WASHINGTON — Steve Bannon appeared as a reluctant witness Friday in the federal criminal trial of political operative Roger Stone.
Bannon said he had been given a subpoena to testify against Stone and otherwise would not have come as he took the stand at the federal court in Washington.
Stone is being tried on charges of witness tampering and lying to Congress about his attempts to contacts WikiLeaks about damaging material during the 2016 presidential campaign.
Bannon testified that Stone “implied that he had a connection with WikiLeaks” but never stated it directly.
His testimony came after comedian and radio talk show Randy Creidco told jurors that Stone pressured him into backing up lies he told Congress, threatening to take away his dog at one point.
Randy Credico said Stone pressed him to “go along” with a false account of the operative’s contacts with WikiLeaks during the 2016 U.S. presidential campaign.
“He wanted me to go along with this narrative,” Credico said in his second day of testimony.
Stone called a Credico a “rat” and a “stoolie” in a threatening April 2018 email.
“My lawyers are dying to rip you to shreds. I’m going to take that dog away from you,” he said in the email, which Credico read aloud in court. And while Credico testified he considered the threat “hyperbole,” he also said that Stone “plays hardball” and “I did not want to rile the guy.”
The radio host told the court he’s had his dog Bianca, a small breed known as a coton de tulear, since 2006. “I have no wife, no kids, I’ve been around the dog for 12 years,” he said.
Credico has occasionally provoked laughter in court and warnings from the judge. He says Stone used repeated references from the movie “The Godfather Part II” to intimidate him into either backing up Stone’s testimony to Congress or refusing to testify.
Thursday’s testimony detailed the acrimonious collapse of the relationship between the liberal Credico and Stone, a longtime conservative operative who revered Richard Nixon so much that he has the disgraced former president’s face tattooed on his back.
Credico and Stone met in 2002 through the campaign of a third-party candidate for New York governor. Despite their political differences, Stone was a regular guest on Credico’s radio show.
“He’s good on radio,” Credico said of Stone. “He’s a good guest to have on.”
Stone is a confidant of President Donald Trump who claimed he had inside information that WikiLeaks would release information damaging to Hillary Clinton.
Under pressure, he told Congress that Credico was the source of his inside information. The comedian says he and Stone never discussed WikiLeaks before late August 2016, making it impossible that he was the “trusted intermediary” that Stone had been referring to for months.
Credico did manage to contact WikiLeaks founder Julian Assange through mutual acquaintance Margaret Kunstler, and hosted Assange on his radio show on Aug. 25, 2016. He says Stone, who had already claimed in interviews to have a back-channel link to Assange, immediately started asking Credico to put him in touch with Assange.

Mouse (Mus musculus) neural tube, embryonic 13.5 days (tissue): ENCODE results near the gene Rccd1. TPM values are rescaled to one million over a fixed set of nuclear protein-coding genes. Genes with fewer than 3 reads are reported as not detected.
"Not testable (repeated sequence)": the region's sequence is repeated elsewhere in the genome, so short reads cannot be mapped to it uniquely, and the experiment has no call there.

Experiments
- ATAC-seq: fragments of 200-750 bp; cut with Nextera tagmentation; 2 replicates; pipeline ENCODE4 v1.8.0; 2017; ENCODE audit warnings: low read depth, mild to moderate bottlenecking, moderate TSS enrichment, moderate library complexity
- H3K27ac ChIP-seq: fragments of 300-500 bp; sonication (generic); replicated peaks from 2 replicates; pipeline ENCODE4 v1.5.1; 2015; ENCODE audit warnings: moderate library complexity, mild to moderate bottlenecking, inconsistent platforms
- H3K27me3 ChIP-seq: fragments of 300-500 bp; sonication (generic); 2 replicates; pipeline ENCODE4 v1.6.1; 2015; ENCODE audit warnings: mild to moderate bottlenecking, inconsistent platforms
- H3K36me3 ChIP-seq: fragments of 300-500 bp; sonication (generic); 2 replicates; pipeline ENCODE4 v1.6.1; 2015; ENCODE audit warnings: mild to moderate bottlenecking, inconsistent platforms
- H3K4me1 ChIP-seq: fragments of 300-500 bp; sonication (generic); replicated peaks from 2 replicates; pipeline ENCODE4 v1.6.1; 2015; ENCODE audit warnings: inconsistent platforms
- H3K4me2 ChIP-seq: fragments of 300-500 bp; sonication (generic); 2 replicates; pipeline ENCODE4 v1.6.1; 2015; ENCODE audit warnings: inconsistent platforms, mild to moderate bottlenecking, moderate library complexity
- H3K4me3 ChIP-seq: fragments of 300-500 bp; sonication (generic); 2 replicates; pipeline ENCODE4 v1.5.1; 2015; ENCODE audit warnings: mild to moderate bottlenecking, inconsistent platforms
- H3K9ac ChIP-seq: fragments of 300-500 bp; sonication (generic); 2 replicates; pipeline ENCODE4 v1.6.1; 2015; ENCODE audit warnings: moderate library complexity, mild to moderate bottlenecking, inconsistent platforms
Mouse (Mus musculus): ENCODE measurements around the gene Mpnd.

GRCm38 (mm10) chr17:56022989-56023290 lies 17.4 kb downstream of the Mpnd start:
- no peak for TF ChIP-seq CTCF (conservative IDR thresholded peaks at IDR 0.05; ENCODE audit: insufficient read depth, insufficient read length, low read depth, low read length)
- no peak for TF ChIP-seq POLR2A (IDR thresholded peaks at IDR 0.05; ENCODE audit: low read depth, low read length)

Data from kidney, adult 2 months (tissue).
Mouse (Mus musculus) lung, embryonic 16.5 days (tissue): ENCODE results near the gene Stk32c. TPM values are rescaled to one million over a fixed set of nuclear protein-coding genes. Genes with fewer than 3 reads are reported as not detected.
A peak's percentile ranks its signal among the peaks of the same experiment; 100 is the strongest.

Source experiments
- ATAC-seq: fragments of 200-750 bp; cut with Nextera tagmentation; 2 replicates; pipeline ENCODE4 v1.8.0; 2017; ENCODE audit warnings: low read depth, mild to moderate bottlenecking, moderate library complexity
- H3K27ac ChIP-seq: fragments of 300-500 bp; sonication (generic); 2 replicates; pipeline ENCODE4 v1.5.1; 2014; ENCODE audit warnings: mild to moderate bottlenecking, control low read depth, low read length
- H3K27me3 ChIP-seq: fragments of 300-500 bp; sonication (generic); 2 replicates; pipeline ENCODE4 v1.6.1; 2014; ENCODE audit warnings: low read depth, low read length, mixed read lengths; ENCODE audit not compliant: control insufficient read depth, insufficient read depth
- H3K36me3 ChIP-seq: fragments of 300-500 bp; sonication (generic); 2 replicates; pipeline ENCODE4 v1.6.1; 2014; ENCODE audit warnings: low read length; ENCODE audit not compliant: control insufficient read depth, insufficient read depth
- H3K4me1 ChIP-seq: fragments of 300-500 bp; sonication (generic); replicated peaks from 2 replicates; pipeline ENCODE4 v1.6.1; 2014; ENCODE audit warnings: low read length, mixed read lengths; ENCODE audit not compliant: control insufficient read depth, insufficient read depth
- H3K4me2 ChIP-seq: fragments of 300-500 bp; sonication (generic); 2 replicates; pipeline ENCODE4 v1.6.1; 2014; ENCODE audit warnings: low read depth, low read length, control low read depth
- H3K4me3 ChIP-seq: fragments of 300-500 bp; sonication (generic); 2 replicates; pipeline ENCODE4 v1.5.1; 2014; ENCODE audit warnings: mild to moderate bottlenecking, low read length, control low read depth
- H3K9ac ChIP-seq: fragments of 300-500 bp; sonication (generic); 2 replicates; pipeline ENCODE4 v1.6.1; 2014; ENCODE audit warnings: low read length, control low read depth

Prosecutors have said Stone lied about his efforts to learn more about the WikiLeaks releases because the truth about his efforts would “look bad” for Trump.
In an often testy cross examination, defense attorney Robert Buschel tried to paint Stone as the victim of a con job by Credico, saying that the radio host repeatedly lied to Stone to exaggerate his connection and influence with Assange.
They went through the pair’s text exchanges before Credico’s September 2016 trip to London. Credico wrote to Stone that a meeting with Assange, who was sheltering from prosecution in the Ecuadoran embassy, was “on the agenda.” In reality, there was no meeting planned and the closest Credico got to Assange was delivering a letter from his radio station’s administration to the embassy offering Assange a show on their channel.
Credico said Stone was pestering him with requests and that he led Stone to believe he was working on making contact with Assange “just to satisfy him and get him off my back.”
Buschel asked, “You played him, didn’t you?” But Judge Amy Berman Jackson disqualified the question when the prosecution objected.
Credico also said he wasn’t concerned about Stone’s threats to his dog, saying he dismissed it at the time as Stone’s trademark aggressive rhetoric.
“I know he would have never touched that dog,” Credico said. “It was hyperbole by him.”
He was however, very afraid of alienating Stone completely. Although the pair had traded harsh accusations in dozens of texts and emails, they also maintained a cordial relationship and even worked together on occasion.
Credico explained that he was walking a stressful tightrope, fending off Stone’s accusations and pressure without fully alienating him.
“I did not want to rile the guy. I cannot play on his level,” Credico told the court. “He plays hardball. He throws a lot of junk and I didn’t want to get hit.”
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